Thursday, July 20, 2006

Is it truly 'Miami Vice' without a white suit?

Maggie says:
Am I the only one who's been under the impression that the new 'Miami Vice' movie would be set back in the glory days of the '80s? I've been dying to see Colin Farrell in loafers and Jamie Foxx in pastel. But alas... turns out this 'remake' is set in modern-day Miami. Which begs the question... who cares? Why not simply make a new movie rather than rely on Crockett and Tubbs to pull off a plot that contains none of their fashion sense?

Fortunately the New York Times is feeling my pain here about the serious lack of style in this upcoming flick. For those of us not satisfied by Crockett's sleazy mustache and Tubbs' goatee (somehow supposed to connote '80s fabulousness), the Times story allows us to momentarily revel in the '80s fashion that mesmerized us far more than Vice plots ever did. It also conveys the historical significance of everyone's favorite decked-out duo:

Although it’s hard now to remember the radical statement these gestures once constituted, before “Miami Vice” few men except bank tellers rolled up their jacket sleeves, and about the only folks who flipped up their blazer collars were the singer George Michael or patrons in some Fort Lauderdale gentlemen-only bar. “It’s the first point in fashion history where you can really show a TV having that influence on fashion,” said Mr. Moore, adding that a two-day growth of beard before “Miami Vice” was a sure sign of a impending bumhood. “ ‘Miami Vice’ made stubble cool,” he said. It has stayed cool far too long, and this is something Mr. Mann should be required to answer for.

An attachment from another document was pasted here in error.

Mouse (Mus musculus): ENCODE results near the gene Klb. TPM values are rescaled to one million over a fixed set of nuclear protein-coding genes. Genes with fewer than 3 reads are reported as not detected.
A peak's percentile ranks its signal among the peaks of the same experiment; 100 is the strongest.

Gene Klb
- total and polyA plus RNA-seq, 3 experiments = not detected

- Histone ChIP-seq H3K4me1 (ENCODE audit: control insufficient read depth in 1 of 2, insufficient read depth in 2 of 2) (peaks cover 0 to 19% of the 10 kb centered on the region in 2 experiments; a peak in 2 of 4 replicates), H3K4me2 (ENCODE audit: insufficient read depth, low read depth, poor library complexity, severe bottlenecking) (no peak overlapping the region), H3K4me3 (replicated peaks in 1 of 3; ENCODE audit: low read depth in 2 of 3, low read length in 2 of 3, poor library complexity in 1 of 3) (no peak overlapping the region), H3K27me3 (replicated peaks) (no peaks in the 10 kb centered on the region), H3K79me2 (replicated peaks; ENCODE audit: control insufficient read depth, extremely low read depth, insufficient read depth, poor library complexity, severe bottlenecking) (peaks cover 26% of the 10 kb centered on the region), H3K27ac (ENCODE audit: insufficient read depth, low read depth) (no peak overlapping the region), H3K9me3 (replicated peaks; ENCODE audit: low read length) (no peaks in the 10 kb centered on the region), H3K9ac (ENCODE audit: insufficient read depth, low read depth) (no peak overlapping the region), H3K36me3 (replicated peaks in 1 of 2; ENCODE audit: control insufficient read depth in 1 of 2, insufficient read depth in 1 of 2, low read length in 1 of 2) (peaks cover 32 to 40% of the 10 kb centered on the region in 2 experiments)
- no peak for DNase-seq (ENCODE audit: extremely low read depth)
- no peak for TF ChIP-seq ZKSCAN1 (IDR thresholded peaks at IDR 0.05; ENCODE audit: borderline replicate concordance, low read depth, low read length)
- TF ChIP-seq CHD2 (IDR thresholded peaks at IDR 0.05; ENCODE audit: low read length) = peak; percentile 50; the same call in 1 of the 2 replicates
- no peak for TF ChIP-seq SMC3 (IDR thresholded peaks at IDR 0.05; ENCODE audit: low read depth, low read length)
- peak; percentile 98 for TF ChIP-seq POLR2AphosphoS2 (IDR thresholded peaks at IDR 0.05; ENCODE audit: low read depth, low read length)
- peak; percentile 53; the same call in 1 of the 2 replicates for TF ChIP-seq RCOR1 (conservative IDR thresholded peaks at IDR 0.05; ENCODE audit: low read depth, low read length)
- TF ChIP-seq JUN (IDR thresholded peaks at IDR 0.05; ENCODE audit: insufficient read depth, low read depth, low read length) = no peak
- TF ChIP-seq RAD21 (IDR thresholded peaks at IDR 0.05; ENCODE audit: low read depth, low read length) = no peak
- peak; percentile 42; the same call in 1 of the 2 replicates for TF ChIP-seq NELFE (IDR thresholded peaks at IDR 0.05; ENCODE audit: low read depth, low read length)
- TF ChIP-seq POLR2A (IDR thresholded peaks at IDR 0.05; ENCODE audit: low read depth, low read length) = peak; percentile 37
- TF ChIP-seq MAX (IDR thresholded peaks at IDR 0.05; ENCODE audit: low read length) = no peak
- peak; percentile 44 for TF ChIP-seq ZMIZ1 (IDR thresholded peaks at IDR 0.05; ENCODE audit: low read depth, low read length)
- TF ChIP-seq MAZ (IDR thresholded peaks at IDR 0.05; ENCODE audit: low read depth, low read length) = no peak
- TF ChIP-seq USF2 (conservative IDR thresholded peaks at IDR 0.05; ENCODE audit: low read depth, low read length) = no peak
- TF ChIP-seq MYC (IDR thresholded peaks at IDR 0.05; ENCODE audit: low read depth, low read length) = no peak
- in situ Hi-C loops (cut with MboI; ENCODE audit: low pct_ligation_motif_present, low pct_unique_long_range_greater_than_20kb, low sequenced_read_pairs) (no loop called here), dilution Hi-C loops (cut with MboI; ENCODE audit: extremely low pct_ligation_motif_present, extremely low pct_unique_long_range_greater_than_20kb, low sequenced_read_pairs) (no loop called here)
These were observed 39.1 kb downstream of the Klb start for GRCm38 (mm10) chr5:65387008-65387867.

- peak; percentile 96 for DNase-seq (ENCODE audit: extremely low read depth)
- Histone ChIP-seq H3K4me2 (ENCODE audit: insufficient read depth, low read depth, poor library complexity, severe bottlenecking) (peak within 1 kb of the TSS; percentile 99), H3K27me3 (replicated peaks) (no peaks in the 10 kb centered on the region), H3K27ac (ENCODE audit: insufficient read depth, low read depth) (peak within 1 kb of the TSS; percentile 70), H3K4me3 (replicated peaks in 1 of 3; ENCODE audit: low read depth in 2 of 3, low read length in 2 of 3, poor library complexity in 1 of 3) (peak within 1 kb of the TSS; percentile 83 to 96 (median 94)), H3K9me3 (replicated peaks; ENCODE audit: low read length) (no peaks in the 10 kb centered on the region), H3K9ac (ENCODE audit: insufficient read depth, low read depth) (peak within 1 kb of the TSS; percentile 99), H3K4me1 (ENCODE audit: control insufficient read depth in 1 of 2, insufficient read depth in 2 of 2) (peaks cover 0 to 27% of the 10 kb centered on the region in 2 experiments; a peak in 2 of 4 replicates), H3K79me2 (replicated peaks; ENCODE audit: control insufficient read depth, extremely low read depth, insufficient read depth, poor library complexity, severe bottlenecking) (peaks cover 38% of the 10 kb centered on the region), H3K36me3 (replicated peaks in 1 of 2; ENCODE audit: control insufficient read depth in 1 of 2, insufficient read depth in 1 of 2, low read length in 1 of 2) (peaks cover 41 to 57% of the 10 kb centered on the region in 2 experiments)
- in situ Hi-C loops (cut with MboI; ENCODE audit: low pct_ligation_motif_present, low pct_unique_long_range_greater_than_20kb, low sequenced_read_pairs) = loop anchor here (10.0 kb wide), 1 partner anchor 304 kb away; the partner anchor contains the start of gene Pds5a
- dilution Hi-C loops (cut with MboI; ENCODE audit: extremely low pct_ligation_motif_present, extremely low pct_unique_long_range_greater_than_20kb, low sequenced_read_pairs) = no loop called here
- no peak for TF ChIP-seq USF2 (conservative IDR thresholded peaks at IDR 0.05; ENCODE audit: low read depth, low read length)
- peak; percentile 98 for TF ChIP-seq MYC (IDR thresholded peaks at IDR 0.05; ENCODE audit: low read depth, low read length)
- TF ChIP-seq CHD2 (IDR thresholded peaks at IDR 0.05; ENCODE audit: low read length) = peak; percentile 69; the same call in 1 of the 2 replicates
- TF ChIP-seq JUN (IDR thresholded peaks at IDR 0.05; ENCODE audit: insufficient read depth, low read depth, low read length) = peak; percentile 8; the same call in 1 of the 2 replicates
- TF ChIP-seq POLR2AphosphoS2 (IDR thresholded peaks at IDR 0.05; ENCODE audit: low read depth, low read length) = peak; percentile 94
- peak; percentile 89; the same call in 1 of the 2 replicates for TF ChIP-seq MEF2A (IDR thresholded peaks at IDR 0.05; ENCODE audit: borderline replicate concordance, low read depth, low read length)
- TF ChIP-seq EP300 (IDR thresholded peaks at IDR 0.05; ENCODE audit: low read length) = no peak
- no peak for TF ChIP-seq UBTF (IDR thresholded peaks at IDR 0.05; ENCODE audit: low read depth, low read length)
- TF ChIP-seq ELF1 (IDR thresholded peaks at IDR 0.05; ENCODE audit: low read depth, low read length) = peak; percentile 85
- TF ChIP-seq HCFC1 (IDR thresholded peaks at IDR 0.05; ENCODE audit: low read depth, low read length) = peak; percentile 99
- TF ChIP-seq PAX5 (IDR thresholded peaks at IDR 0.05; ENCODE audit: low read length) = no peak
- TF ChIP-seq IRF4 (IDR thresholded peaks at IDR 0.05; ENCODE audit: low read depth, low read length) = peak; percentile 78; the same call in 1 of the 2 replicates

When he orchestrated the look of the original show, Mr. Mann was venturing into stylistic territory already staked out by Italian designers, people like Gianni Versace, Gianfranco Ferré or Giorgio Armani, the man generally credited with introducing the world to the unconstructed suit — that is, without padding, a lining or internal stiffening. This might be as good a time as any to amend the old canard about Mr. Armani being the inventor of the floppy suit. It was long a staple of Neapolitan haberdashery, developed by tailors sent to London by wealthy patrons to apprentice on Savile Row. Being superior craftsmen, the tailors absorbed everything there was to know about British cuts and suit construction. Being Neapolitans, they blithely tossed out the window most of the knowledge they had acquired. It is generally too hot in Naples to dress like Bertie Wooster. But it is not too hot in Milan, where Mr. Armani adapted the look before wholesaling it to the world.

“Miami Vice” may also have marked the earliest mainstream appearance of that indestructible cultural chimera, the metrosexual. “As tough as Sonny Crockett was meant to be,” the dude on a boat with a pet alligator named Elvis, “he still had the meticulously groomed scruff on his face and the pastel, linen-y sports jackets,” said Dan Peres, the editor of Details. “That all was certainly a part of the cultural moment that allowed men to embrace their vanity a little more openly.”

It was their big weapons, of course, that gave the “Miami Vice” guys confidence enough to wear girly clothes and to moisturize.

And if Michael Mann's not going to take us back to '80s regalia, it appears the fashion industry will.
In its spring 2006 catalog, International Male offers a selection of suits in pink pastel linen and shirts of semi-sheer embroidered voile that could easily have been swiped from the set of “Miami Vice,” the television show or the film. “It’s a little bit forward and a little bit retro,” said Mr. Mulhall, neatly summing up the whole enterprise.


Anonymous MANIA by Giorgio Armani said...

Nice suits!!

11:08 AM  
Blogger mjae said...

Couldn't even see this movie for free.


Gave it a good 10 minutes.

Left and watched You, Me, & Dupree instead. That's saying something.

Something not good.


9:54 PM  

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